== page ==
"Yeah, because nobody’s leaving. [We all laugh] But I’ve definitely been the one hitting the keg from the beginning and then by the second day, it’s basically wearing pajamas and we’re all ready to dig in, but a bit more comfortably. And you see people and everyone is doing really well. If you’re drawn as an actor and they’re kicking ass you wonder if you have the same intensity. You want to do as good of a job as they're doing."
Truman asks if she's assigned to write, if there's a danger she'll write the 'serious' play of the night.
"Sure! Yes! Ooh like an insane asylum! I know the drama of the night can be awful, but in a series full of comedies you need some serious stuff. At three in the morning you have to know people are going through some dark shit."
Of the veterans chosen for this 14/48, who are you dying to work with?
"I guess I’m excited to work with the 10% I don’t know, meet some new people, be surprised. Shane Regan I love. Jose! Oh I love that man. Paul Mullin. I just adore his plays. Really I'd just like to see another one. I was at ACT one year and he had several different actors all playing him. It was fucking hilarious. I mean, he has hits and misses. He’s not great all the time [Nudge, nudge, wink, wink]. No, but you remember the folks who just kill it. I didn’t look to see if they listed the advisors. I was hoping if I'm drawn as a writer to be able to talk to Scot Auguston on the phone at 3am or have coffee in the morning with one of them. Ooh! Celene Ramadan! She’s so gorgeous. I’d love to see her on stage. Specifically one that requires nudity. You can write that down. We’re not friends, but I’ve directed one of her plays and everyone loved the shit out of it. It had to do with boners. 14/48 is a great opportunity to be thrown together, even if you’re not necessarily in the same theatrical circles. Because outside of the festival, you find a group you go places with and you might stick with them, but at same time, you can’t work with everyone you'd like to. So this is great and it's summer. Everyone is ready to play and the audience - it’s packed. It’s a really good feeling."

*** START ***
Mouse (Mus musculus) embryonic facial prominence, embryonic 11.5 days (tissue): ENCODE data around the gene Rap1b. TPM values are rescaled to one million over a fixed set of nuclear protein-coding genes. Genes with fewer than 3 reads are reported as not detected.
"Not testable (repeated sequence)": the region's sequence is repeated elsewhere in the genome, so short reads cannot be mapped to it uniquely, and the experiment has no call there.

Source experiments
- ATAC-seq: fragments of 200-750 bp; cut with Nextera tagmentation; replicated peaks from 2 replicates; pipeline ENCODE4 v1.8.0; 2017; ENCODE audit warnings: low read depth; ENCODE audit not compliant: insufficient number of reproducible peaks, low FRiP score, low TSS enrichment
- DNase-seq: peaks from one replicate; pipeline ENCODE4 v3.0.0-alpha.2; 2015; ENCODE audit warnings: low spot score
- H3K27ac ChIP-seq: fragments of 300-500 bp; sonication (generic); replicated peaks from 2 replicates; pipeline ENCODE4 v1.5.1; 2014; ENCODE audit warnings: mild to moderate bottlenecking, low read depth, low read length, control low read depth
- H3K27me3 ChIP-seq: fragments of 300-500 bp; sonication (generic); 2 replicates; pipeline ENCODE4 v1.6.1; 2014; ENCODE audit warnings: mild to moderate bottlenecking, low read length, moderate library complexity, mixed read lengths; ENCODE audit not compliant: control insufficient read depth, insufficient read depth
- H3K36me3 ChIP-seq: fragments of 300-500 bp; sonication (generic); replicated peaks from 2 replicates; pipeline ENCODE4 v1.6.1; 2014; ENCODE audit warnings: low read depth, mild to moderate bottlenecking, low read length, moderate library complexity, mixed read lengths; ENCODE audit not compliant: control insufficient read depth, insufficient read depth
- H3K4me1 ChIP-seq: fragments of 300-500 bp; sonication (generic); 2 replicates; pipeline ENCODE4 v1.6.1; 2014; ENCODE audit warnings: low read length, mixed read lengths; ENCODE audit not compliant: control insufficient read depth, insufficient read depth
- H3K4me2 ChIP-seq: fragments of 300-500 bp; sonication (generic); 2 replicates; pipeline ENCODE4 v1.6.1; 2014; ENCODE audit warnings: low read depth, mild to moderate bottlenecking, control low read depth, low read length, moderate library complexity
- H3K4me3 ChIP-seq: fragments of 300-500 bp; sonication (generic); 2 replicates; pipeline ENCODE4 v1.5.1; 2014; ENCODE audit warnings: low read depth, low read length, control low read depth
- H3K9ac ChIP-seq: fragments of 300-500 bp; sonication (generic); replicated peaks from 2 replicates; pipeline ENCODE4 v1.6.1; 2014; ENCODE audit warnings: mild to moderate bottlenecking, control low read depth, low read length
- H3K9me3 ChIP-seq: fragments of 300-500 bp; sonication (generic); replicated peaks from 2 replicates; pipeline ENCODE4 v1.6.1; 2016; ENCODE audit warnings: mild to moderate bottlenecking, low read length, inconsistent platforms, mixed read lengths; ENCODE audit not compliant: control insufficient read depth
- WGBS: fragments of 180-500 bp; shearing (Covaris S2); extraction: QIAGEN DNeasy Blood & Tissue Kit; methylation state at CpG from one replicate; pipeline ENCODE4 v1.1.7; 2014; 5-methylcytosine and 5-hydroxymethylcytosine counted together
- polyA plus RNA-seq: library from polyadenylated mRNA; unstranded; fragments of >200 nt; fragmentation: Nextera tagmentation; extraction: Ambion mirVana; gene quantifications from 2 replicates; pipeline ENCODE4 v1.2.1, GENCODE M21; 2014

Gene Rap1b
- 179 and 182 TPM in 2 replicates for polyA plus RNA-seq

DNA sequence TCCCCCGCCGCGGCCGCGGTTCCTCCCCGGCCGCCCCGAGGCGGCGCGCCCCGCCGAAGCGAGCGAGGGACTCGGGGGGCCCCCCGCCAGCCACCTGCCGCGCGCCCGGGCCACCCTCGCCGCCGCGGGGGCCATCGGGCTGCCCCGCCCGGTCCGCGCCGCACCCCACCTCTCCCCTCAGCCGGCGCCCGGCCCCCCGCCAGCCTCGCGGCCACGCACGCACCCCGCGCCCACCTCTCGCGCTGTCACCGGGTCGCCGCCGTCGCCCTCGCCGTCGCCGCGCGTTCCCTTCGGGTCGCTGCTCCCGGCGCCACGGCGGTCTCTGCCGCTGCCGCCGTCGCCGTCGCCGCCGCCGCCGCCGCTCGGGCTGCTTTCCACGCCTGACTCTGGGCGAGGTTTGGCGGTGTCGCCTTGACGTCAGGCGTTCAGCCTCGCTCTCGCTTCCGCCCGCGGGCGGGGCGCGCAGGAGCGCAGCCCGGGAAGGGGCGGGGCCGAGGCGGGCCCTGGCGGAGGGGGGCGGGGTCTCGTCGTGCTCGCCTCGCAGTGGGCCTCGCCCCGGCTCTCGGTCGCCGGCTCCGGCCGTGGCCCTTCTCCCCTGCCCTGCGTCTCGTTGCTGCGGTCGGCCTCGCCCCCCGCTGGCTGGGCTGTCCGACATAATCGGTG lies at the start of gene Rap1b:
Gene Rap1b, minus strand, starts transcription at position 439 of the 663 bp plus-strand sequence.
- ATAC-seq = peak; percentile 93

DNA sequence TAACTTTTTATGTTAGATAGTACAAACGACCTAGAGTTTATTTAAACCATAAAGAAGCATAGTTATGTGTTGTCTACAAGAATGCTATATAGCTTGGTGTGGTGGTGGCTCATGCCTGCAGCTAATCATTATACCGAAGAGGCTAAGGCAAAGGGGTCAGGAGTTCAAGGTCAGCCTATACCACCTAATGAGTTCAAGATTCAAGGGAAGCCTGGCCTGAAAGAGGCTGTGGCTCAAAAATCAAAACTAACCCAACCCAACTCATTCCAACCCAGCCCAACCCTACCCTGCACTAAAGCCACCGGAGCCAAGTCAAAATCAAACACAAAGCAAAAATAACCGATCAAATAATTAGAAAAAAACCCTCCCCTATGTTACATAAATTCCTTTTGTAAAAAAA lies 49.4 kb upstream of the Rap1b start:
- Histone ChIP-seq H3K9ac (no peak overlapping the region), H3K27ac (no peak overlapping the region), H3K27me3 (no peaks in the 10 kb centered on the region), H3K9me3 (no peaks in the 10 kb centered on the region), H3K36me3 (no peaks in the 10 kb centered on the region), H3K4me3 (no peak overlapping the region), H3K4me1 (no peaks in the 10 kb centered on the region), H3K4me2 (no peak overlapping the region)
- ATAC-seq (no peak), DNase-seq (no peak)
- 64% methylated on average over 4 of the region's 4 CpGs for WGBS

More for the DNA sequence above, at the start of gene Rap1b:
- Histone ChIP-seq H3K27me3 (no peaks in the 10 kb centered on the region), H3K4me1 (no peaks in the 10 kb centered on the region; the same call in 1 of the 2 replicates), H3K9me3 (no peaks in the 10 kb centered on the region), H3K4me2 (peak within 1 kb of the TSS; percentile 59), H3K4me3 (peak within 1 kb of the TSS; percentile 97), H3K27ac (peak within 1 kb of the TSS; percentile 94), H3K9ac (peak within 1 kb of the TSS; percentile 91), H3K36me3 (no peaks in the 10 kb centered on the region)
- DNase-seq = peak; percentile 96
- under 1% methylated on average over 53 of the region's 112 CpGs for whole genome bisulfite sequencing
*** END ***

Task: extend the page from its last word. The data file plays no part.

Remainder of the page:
On Saturday night at 1am, when the last show is over, what do you think you'll take away from this experience?
"I’ll take away a big hangover is what I’ll take a way. That and a few phone numbers I hope. Not in a dirty way."
A popular way? [More laughing]
"Of course! Like you make new friends, read the blog and check in how you’re in the midst of everything, if you made it in and what you said that did. I love the little extras.. checking the photos. If you have downtime, I’ll check it out to spy on the other artists and see where they’re at, where the night’s going. Do we have three plays that end with a dead baby? Oooh! And the theme! Another nerve-wracking thing! I've got to start googling ideas."
I think she was buttering up our blogging/photography team a little and we happily absorbed it. But she got us thinking about the theme too! What theme will YOU put into the Cone of Destiny? Do you know yet? ONE MORE DAY! Oooooh! The butterflies are catching!